Veteran Business Grant Initiative – recruiting America’s finest to create jobs in our community

April 5, 2012

Retiring veterans are a tremendous asset to any community.  As the military decreases its footprint in Operation Enduring Freedom and meets mandated force reductions, more retirees will leave the service.  There are a number of reasons Tennessee is near the top in recruiting these great Americans to our state.  However, we can do more and in the end we will be the beneficiaries.

Beyond just their sense of service, there are several intangibles in bringing military retirees to Tennessee.  For example, of retiring veterans, nearly half have a bachelor’s degree compared to only twenty percent of Tennesseans.  Since their average age is often less than the typical retiree, 46 versus 60 plus, the veterans tend to seek second careers serving as a great source of qualified disciplined labor to businesses.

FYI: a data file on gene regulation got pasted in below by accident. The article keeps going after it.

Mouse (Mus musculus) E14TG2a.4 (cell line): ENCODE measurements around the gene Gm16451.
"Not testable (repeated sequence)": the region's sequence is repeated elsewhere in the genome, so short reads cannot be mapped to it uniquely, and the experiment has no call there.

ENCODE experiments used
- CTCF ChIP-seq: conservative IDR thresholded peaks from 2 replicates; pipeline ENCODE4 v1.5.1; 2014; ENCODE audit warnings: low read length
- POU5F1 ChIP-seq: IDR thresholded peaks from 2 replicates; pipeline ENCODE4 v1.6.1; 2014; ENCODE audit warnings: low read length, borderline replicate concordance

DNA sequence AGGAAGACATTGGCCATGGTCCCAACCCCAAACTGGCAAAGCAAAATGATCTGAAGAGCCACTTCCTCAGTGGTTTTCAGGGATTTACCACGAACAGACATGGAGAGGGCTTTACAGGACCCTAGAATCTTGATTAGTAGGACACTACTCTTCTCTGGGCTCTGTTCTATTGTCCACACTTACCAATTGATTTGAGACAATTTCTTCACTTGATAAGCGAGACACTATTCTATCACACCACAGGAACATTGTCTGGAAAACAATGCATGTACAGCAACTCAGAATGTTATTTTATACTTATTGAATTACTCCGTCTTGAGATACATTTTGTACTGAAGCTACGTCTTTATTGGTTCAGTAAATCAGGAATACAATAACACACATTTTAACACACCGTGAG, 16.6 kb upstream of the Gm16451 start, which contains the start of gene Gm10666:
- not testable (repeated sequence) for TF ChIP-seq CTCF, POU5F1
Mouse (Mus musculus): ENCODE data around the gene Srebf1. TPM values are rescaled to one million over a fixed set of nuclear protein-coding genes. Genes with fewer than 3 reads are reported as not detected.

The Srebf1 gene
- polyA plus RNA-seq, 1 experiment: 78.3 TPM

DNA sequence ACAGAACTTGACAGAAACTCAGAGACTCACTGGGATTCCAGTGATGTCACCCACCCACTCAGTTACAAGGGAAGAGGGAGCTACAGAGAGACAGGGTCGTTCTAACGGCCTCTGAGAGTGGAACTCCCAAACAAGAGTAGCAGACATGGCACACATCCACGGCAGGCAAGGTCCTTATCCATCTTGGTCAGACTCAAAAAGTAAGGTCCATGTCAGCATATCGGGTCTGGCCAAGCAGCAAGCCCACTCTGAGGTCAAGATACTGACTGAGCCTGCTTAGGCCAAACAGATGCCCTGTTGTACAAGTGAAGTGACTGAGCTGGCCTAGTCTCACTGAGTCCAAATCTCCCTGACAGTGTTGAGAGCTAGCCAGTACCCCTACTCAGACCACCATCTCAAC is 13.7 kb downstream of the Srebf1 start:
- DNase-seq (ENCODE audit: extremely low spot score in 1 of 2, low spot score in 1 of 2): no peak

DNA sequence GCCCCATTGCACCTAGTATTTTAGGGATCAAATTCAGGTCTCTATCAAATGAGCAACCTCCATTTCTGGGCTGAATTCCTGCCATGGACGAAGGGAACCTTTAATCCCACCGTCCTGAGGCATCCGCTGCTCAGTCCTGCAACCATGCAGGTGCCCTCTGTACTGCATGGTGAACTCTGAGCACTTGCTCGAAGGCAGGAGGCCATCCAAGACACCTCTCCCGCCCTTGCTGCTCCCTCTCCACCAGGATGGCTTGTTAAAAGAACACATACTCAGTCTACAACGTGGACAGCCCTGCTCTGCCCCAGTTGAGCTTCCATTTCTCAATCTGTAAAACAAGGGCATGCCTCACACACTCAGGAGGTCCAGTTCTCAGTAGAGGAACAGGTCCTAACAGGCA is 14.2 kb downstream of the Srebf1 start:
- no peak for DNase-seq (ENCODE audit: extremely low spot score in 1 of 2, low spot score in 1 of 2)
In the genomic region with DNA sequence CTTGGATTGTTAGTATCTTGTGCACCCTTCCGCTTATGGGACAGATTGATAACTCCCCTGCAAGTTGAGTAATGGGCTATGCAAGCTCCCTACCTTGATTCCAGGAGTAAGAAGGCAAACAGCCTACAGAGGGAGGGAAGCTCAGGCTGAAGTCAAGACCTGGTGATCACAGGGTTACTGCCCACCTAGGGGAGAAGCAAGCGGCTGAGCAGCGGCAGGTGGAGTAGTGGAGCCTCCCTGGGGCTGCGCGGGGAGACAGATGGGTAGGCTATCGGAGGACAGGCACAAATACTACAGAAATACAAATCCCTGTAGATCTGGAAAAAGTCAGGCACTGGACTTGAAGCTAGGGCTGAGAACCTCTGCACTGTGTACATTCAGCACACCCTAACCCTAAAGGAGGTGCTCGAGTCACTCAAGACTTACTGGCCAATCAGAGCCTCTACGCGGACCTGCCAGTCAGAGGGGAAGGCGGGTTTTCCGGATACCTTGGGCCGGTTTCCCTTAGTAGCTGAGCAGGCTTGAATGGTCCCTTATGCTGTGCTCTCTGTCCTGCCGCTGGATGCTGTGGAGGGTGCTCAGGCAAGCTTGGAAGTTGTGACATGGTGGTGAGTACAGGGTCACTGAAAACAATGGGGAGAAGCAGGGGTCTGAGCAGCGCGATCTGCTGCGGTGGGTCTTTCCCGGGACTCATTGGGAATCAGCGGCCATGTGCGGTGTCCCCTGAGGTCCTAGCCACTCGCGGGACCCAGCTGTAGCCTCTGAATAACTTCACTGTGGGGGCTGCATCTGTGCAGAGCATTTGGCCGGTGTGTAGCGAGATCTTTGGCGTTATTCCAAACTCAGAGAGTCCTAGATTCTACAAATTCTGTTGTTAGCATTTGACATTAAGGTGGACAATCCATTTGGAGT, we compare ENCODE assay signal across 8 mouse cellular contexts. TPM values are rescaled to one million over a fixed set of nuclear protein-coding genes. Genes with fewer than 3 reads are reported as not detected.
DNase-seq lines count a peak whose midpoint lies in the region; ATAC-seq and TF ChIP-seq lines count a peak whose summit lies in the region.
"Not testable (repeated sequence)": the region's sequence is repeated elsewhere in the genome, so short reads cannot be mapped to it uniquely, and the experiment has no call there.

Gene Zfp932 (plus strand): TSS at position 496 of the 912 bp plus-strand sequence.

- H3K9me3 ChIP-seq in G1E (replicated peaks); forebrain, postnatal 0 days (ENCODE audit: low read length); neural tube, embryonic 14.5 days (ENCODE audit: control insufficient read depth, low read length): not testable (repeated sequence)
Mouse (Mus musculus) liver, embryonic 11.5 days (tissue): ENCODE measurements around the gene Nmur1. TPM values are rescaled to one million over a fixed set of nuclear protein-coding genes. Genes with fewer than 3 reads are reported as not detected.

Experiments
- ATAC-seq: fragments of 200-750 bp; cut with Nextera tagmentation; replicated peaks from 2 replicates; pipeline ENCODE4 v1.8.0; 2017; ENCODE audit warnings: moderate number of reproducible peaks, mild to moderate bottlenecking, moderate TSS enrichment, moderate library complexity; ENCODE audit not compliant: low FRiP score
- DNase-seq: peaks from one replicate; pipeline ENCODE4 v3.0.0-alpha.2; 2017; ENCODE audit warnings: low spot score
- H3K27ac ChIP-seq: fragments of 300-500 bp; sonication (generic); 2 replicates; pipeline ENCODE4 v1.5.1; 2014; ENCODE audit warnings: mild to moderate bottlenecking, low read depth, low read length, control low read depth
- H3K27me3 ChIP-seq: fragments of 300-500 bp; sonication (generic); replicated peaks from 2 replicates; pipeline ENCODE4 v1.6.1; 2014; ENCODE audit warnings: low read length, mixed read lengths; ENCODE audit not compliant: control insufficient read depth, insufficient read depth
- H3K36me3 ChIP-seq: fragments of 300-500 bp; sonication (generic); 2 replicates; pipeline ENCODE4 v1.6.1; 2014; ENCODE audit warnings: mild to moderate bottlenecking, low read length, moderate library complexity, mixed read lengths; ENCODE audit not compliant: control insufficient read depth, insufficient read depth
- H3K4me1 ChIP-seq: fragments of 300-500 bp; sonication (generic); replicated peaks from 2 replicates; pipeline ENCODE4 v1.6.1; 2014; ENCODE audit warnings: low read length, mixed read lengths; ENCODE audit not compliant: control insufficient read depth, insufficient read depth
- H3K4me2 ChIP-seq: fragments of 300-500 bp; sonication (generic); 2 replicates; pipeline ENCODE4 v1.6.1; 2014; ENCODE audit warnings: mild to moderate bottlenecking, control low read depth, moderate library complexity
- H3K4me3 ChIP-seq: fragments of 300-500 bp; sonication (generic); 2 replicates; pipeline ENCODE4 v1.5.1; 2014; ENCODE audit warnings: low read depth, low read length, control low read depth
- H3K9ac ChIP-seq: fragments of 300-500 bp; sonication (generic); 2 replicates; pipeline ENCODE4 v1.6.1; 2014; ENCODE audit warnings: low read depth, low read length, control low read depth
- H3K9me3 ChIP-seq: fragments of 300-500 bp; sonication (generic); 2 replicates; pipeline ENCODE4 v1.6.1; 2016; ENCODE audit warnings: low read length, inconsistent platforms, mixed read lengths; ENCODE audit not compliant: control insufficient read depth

Recent studies published in 2011 evaluating the economic impact of retirees on Knoxville, Tennessee found each retiree added over $39,000 each year to the economy of the area.  They pay property tax and sales tax.  Many start business and create jobs for other Tennesseans who themselves pay property and sales taxes.

Tennessee currently offers no grants and only marginal incentives to veterans.  The state does graciously care for the men and women who are physically challenged by disability.  We need to do more to recruit military retirees to come to our state and start business.

Therefore, as a way to give back to veterans and grow jobs in Tennessee, I propose to create a state grant to ALL veterans who retire from the military and open a business in Tennessee.  If the government gives each veteran a grant of $10,000, the return on investment for each veteran retiring and staying in or moving to our community is $29,000 dollars in the first year alone, and an additional $39,000 per year afterwards.

Not only is this economically intuitive, it also establishes Tennessee as a state with a real commitment to the men and women who served our country.  The benefits to the communities of Tennessee, while economically quantifiable, go beyond dollars and cents as men and women of sacrifice live and serve among us, growing the sense of service in all of us.